“We’re usually doing comedies and slapstick,” Allison said. “So it’s really amazing to be able to do something that has a lot of substance and means a lot to people. It’s been an incredible experience.”

Most of the students involved in the play didn’t know Caleb personally and some were not fully aware of the sacrifices made by members of the military and their families.

“This is a great opportunity for them to learn about this hometown hero,” Pfarr Anderson said. “To not only understand the sacrifice that he gave, but that all military men and women give. Whether they come home or not, that’s the price they put on the line.”

When Barry Erickson attended rehearsal and saw the performance for the first time, it was emotional for everybody. He spoke to the students, telling them, “I see Caleb in each one of your faces.”

“That touched my heart,” Pfarr Anderson said, “it touched the kids’ hearts, and that made them want to do the best they possibly could. They would do that anyway, but it added something that you almost can’t describe. It added a different element.”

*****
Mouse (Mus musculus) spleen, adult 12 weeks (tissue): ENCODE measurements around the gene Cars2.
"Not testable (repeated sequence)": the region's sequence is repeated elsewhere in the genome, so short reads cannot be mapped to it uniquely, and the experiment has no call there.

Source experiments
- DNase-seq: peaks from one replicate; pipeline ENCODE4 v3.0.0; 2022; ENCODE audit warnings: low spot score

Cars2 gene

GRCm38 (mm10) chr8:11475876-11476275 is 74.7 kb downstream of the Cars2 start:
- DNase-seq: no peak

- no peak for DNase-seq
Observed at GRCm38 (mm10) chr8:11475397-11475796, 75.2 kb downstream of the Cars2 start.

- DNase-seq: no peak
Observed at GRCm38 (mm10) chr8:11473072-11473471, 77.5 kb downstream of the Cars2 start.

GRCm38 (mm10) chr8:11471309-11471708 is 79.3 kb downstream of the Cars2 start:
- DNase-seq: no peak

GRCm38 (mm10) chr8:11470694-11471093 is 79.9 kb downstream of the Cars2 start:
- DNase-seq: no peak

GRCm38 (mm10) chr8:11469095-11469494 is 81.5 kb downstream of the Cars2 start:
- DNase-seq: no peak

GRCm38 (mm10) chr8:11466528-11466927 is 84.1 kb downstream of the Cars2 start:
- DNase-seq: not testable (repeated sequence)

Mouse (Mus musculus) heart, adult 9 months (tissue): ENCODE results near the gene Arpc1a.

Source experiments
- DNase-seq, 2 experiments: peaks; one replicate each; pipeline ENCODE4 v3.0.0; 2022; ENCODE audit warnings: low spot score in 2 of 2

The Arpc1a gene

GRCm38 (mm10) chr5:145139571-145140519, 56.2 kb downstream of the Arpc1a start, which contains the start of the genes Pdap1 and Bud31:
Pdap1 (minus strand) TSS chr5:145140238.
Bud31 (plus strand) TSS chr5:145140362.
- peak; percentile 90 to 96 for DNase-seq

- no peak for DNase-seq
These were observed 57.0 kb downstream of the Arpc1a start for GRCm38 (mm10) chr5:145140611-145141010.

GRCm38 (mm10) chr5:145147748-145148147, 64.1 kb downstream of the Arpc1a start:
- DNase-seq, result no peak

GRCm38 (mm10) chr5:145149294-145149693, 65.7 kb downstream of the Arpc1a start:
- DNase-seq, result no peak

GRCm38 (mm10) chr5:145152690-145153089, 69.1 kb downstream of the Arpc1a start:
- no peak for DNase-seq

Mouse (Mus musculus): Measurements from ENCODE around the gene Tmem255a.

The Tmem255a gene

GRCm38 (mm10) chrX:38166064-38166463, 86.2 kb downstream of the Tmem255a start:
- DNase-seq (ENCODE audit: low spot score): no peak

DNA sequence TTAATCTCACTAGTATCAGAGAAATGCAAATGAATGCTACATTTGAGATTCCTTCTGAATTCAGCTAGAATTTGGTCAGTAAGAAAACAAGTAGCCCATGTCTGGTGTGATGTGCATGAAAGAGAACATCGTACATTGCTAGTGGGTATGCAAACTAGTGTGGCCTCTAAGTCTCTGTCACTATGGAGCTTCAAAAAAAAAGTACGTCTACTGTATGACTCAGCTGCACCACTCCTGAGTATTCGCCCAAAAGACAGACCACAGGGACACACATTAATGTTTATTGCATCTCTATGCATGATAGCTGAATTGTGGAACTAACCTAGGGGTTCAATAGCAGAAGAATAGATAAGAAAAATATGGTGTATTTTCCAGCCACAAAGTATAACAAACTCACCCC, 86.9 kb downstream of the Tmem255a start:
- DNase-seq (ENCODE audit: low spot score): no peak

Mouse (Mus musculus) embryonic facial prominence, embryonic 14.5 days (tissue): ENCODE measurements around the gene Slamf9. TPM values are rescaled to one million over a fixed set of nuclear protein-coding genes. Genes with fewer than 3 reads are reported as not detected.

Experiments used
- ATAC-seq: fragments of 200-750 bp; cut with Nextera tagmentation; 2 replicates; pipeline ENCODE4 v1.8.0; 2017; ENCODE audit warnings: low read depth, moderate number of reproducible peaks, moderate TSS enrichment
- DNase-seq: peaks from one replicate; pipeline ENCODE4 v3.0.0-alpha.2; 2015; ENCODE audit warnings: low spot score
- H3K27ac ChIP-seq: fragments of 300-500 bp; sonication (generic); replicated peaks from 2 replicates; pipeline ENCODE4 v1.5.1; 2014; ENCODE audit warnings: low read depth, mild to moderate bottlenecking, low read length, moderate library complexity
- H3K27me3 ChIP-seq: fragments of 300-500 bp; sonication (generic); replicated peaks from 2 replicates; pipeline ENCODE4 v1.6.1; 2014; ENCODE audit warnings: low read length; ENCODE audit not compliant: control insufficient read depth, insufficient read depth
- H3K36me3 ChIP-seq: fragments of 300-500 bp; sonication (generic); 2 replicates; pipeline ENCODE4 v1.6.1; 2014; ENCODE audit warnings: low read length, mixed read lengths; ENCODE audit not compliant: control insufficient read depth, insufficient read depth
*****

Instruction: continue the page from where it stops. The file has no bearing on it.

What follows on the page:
One-act play is an MSHSL activity, and this year’s season will culminate with the state festival Thursday and Friday at O'Shaughnessy Auditorium on the campus of St. Catherine University in St. Paul. Waseca did not advance to state, but the competitive side of the activity was almost an afterthought to them.

“When we started talking about competing, they were like, ‘I haven’t thought about that,’ ” Pfarr Anderson said. “They were so focused on ‘This is for Caleb. This is for his family.’ Because this story is not just about the man, the soldier, it’s about the people they leave behind. That really meant a lot to the kids.”

Garrett and other actors wear military uniforms on stage, with the uniforms and patches donated by Waseca area veterans. Among the service members who have seen the play is the soldier who delivered Caleb’s dog tags to his family. (Pictured are the cast and crew with Caleb's family.)

Before the play was performed in Waseca, Caleb’s dad spoke to the audience.

“I explained the anger I felt that he is not with us anymore and he deserves to be,” Barry said. “He deserved to see this play. He deserved to have babies. It wasn’t meant to be. He was not scared of dying. He was a Marine and that’s the Marine spirit.